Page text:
BY MICHAEL JOHNSON
March 13th-19th is “Multiple Sclerosis (MS) Awareness Week.” As noted on the National MS Society’s website (nationalmssociety.org), Multiple Sclerosis (MS) involves an immune-mediated process in which an abnormal response of the body’s immune system is directed against the central nervous system (CNS).
For this article, I wanted to bring a personal perspective to the disease. I interviewed three people who live valiantly with MS. Two are family members—my Aunt Peggy and my sister, Julie. The third is a friend and well- known local celebrity—Jeff “Smitty” Smith of the iconic Smitty’s Notes.
Forsyth Family: When were you diagnosed and what was your path from the initial concern to the MS diagnosis?
Julie: I was diagnosed in May of 2017. I remember I felt very dizzy. I was attending an event at a retail shop and I remember steadying myself by grabbing a hold of a clothing rack. I am a trained nurse and began the torturous process of self-diagnosis.
A follow up visit to a neurologist led me to getting a CAT scan and it was confirmed that I had lesions on my brain, which is a primary indicator of MS.
Peggy: My diagnosis was finalized in 2001. I recall that I was walking and stumbling a lot. And I started to become concerned about how deeply fatigued I was getting. A neurologist confirmed that I had MS.
Smitty: In 2005, I was diagnosed by a neurologist as having CIDP (Chronic inflammatory demyelinating polyradiculoneuropathy (CIDP), which is a rare type of autoimmune disorder very similar to MS.
At a local seminar in 2009, I remember my vision was blurry and I didn’t feel myself. I called my father to tell him I thought I should check myself into the hospital. When I ultimately went to WFUBMC, they ran tests and conducted an MRI. The doctor told me that the presence of lesions on my brain indicated I had MS.
What were your first impressions after being diagnosed?
Julie: Honestly, I was very angry. I felt bad for my kids. I didn’t want them to be burdened with a mom who had this. But I shifted into a mindset of acceptance fairly quickly after that.
Peggy: I was very fearful. I just kept thinking that it wasn’t fair to be dealt this hand. I was frustrated once I found out that I had been given the real medicine in a blind trial test, but that future treatments would not be covered by Medicare.
Smitty: After I was diagnosed, I told myself that I would allow a self-pity party for one month, and that was it. I then had to get acclimated to using a walker for an entire year and during the summer it was brutally hot. I resigned to switching to a wheelchair to get some relief. I wondered if I could still work at my job. Would it be feasible even to do Smitty’s Notes?
What have been your biggest challenges?
Julie: It can be easy to let depression sink in. Physically, I seem to manage pretty well! I just don’t overdo it. There are profound benefits to “household pet therapy”! I am a true believer in the power of pets.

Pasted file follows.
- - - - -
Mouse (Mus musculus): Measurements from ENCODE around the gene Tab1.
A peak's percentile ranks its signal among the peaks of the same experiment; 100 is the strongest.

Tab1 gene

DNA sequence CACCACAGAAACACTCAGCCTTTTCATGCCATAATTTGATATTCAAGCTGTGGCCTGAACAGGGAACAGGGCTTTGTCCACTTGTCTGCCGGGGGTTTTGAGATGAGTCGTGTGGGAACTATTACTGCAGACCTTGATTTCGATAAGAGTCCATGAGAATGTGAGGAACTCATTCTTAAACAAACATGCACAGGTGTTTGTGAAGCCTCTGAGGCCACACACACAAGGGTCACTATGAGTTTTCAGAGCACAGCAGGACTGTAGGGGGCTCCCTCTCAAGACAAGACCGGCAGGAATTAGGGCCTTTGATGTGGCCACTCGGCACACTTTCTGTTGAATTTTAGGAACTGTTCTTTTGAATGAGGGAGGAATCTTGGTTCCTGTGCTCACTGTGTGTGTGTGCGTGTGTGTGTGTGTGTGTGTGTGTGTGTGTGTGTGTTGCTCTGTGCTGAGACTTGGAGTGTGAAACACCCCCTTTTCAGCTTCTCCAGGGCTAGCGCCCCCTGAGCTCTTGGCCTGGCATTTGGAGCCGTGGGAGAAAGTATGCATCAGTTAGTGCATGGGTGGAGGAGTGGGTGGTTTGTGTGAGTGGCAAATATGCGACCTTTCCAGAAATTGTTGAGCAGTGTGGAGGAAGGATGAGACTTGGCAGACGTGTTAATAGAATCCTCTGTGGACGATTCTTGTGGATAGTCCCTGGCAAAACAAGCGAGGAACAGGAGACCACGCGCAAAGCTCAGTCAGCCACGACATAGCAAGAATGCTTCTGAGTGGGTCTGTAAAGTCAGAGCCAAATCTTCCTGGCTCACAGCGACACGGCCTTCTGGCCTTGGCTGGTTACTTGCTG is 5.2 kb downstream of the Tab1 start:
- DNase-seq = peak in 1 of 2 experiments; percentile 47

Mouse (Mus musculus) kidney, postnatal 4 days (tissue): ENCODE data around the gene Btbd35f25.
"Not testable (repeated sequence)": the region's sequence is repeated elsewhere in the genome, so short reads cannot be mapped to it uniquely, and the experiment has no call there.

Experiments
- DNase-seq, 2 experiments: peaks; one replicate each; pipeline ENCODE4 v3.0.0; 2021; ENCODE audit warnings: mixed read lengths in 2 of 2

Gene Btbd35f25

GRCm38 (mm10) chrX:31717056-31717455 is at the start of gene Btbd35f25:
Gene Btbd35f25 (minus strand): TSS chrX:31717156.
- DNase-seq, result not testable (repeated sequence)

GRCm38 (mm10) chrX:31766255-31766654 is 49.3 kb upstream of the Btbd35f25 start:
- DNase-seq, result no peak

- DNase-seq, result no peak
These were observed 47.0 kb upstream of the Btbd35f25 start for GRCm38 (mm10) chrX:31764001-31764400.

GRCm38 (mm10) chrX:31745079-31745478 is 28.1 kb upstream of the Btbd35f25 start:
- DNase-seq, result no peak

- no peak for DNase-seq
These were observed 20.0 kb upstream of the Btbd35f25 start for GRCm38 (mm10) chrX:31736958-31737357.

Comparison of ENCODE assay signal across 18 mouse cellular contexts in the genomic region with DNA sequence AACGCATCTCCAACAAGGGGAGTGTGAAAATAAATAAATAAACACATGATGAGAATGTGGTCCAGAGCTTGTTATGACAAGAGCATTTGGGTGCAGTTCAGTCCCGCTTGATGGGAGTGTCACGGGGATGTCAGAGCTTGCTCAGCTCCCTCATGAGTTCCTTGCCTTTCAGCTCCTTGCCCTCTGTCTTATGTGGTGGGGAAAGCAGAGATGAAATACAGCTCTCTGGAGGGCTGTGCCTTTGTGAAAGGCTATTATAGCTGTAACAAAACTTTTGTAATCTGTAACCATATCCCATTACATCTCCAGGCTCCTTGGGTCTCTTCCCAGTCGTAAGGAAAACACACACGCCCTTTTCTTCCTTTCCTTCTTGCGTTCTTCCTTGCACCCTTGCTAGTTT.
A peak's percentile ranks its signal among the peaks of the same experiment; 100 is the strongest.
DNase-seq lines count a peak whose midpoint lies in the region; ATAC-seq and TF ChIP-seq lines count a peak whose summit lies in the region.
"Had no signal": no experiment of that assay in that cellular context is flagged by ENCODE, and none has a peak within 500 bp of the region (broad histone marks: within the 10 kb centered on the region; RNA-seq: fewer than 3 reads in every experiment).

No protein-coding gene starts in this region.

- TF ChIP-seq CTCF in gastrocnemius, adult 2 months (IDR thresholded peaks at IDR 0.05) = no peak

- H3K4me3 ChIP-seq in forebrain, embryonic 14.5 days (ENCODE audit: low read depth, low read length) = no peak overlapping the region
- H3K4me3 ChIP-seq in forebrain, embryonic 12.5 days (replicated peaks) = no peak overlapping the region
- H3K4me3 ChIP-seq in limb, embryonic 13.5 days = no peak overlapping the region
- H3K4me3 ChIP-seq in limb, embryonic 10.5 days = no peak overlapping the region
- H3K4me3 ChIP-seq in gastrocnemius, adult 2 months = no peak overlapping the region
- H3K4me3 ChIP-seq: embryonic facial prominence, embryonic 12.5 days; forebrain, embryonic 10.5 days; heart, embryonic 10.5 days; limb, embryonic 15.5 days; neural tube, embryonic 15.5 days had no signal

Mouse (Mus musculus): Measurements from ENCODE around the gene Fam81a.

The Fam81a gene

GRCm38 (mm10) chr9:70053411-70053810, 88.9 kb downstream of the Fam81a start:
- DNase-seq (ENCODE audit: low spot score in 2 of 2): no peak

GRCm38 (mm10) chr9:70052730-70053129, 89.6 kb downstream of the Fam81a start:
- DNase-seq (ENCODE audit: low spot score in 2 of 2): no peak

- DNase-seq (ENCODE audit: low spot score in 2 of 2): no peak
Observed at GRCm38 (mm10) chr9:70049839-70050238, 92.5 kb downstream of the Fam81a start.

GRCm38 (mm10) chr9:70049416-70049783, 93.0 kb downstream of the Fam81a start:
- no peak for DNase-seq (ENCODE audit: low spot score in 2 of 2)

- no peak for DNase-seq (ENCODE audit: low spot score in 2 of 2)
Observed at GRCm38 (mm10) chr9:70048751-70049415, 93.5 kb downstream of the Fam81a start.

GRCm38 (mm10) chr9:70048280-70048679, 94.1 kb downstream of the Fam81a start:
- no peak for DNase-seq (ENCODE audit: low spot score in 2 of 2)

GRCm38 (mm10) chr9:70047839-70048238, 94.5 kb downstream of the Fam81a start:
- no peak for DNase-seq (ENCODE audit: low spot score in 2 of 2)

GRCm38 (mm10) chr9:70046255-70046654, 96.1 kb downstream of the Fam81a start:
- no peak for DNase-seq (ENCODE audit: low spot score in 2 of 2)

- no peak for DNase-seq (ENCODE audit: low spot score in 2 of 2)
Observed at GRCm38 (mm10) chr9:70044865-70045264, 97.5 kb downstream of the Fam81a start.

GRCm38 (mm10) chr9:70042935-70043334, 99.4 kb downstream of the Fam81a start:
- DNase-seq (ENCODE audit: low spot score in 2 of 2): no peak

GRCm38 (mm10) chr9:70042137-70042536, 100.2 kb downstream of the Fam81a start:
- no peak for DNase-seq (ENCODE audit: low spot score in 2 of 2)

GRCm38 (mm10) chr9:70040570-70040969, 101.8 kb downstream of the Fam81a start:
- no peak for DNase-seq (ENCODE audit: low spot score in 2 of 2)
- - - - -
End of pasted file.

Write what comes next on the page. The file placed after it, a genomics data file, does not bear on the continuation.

Peggy: I have found that doing the little things is my biggest challenge. I cannot walk without a walker with brakes. And my biggest hurdle is getting over the fact that I cannot drive myself any longer. It can bring about a sense of isolation.
Smitty: I faced the fact I couldn’t do what I did before. I couldn’t ride a bike or go out and about around town. Mentally, I was okay. The best advice I ever got was “put the old Jeff in a box and bring out a new Jeff.”
In what ways have you learned to adapt your lifestyle?
Julie: I manage time to get enough rest. I realize my body works sometimes in ‘elderly’ mode and I make adjustments.
Peggy: I work a lot mentally on adapting properly. There are certainly cognitive issues as a result of my condition, and I have had to transition accordingly. I used to be able to go freely to my Mary Kay Cosmetic seminars and I found that I was no longer able to participate as I once did.
Smitty: Personally, I recognize my limits. I can tell you that my workplace helped me. They embraced it. They installed two automated security doors where I could just use my keycard pass to have the doors open. My employer was terrific.
Have any holistic approaches offered any relief?
Julie: I love massage and pilates!
Peggy: Massages do help. There are some seated exercises I do to alleviate some problematic symptoms.
Smitty: Up until the onset of COVID, I got weekly massages. Those massages helped to loosen the muscles up. And I find that taking Vitamins B and D is critical.
What is something positive that has come from you living with MS?
Julie: I get permission to sleep a lot! (laughs). MS can certainly pump up the gratitude for life. I actually rode my bike in the MS 150 mile fundraiser from Houston to Austin in 2018. I came in dead last, but I am proud!
Peggy: I have been able to tell myself that MS wasn’t my fault. I get a lot out of virtual online meetings with a MS support group.
Smitty: I find that MS has slowed me down in a good way. I now see things in an empathetic light. Not to mention, using the wheelchair has given me a whole new view of the things on the lower shelves at the grocery store! (laughs) I would implore people with MS not to be afraid to ask for help!